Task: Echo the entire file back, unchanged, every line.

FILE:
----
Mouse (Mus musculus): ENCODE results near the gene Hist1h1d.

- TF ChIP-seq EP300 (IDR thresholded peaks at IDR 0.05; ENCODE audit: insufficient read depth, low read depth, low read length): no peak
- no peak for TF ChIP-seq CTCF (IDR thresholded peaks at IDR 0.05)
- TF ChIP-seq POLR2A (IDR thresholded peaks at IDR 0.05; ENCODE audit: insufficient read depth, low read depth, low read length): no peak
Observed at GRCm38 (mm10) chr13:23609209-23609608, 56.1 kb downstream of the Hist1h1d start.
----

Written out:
Mouse (Mus musculus): ENCODE results near the gene Hist1h1d.

- TF ChIP-seq EP300 (IDR thresholded peaks at IDR 0.05; ENCODE audit: insufficient read depth, low read depth, low read length): no peak
- no peak for TF ChIP-seq CTCF (IDR thresholded peaks at IDR 0.05)
- TF ChIP-seq POLR2A (IDR thresholded peaks at IDR 0.05; ENCODE audit: insufficient read depth, low read depth, low read length): no peak
Observed at GRCm38 (mm10) chr13:23609209-23609608, 56.1 kb downstream of the Hist1h1d start.